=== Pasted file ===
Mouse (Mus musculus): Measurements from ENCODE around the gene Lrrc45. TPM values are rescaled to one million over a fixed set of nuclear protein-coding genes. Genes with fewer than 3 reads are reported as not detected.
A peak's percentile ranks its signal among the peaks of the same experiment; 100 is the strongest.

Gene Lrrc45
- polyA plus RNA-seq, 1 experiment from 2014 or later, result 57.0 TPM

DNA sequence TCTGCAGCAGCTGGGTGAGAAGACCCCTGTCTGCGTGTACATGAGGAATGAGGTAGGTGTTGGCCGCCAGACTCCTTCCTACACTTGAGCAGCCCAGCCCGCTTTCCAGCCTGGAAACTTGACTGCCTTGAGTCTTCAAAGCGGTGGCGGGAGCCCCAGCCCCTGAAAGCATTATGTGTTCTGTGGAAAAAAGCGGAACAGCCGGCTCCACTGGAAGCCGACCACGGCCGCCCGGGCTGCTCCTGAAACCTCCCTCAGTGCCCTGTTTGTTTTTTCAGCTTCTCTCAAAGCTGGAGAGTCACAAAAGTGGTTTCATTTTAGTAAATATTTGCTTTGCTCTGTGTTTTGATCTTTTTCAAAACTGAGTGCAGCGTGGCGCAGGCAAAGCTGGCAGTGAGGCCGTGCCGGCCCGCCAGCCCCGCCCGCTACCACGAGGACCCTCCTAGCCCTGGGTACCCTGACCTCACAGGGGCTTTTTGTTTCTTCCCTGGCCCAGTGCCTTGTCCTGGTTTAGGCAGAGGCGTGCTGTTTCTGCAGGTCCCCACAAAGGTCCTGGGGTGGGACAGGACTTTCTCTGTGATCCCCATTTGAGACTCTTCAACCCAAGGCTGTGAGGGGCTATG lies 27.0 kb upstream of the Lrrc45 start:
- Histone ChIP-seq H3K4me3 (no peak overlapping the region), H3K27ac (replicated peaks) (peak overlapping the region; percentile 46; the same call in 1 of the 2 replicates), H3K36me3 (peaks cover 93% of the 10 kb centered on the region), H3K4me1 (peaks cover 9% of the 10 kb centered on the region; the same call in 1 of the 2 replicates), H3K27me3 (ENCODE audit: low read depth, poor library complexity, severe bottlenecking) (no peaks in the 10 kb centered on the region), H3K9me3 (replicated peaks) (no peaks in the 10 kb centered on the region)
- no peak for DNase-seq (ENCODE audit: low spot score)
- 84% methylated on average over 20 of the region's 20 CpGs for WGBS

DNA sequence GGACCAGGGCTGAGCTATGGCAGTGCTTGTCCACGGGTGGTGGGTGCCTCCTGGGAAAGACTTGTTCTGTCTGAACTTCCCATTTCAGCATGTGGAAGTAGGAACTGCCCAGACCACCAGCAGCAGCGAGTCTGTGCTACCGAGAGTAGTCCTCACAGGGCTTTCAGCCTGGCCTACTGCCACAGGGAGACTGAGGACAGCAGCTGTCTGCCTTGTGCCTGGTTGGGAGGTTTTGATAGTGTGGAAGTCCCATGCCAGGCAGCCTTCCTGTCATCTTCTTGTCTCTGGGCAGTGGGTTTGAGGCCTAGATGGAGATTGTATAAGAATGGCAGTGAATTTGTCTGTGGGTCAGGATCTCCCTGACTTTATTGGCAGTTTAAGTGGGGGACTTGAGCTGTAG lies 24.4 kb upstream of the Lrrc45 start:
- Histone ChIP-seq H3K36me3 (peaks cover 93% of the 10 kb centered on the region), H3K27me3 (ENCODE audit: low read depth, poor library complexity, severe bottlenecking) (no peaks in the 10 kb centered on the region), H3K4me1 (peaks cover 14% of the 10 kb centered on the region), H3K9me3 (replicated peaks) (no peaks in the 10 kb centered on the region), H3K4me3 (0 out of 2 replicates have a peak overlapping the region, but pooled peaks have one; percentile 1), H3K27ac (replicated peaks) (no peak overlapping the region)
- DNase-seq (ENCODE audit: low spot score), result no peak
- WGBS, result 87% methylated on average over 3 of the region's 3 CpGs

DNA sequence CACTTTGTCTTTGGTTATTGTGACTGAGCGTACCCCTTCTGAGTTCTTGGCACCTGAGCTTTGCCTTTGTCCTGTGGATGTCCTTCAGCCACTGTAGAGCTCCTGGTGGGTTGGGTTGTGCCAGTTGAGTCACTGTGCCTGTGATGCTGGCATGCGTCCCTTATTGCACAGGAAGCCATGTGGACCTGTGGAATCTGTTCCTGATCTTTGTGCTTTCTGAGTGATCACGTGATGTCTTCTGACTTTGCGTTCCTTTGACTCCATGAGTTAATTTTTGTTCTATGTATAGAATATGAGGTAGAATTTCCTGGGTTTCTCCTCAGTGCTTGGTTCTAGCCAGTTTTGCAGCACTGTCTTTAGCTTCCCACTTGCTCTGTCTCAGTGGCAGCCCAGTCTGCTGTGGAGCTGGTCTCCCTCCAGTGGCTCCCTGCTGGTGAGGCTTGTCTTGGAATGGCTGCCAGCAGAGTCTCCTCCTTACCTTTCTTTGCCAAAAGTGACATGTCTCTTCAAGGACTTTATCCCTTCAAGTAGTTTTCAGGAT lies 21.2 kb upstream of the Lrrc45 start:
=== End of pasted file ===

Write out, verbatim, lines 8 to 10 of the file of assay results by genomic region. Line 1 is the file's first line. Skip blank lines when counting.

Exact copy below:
- 84% methylated on average over 20 of the region's 20 CpGs for WGBS

DNA sequence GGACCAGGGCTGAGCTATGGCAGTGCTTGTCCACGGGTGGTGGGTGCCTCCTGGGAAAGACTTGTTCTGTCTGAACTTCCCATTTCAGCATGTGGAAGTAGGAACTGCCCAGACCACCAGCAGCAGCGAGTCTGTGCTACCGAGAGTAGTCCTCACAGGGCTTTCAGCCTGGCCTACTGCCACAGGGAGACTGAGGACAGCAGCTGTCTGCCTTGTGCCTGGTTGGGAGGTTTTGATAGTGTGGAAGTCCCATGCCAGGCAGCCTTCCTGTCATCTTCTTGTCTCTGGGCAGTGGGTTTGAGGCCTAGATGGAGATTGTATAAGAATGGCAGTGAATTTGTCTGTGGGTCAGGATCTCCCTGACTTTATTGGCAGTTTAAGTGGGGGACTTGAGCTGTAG lies 24.4 kb upstream of the Lrrc45 start:
- Histone ChIP-seq H3K36me3 (peaks cover 93% of the 10 kb centered on the region), H3K27me3 (ENCODE audit: low read depth, poor library complexity, severe bottlenecking) (no peaks in the 10 kb centered on the region), H3K4me1 (peaks cover 14% of the 10 kb centered on the region), H3K9me3 (replicated peaks) (no peaks in the 10 kb centered on the region), H3K4me3 (0 out of 2 replicates have a peak overlapping the region, but pooled peaks have one; percentile 1), H3K27ac (replicated peaks) (no peak overlapping the region)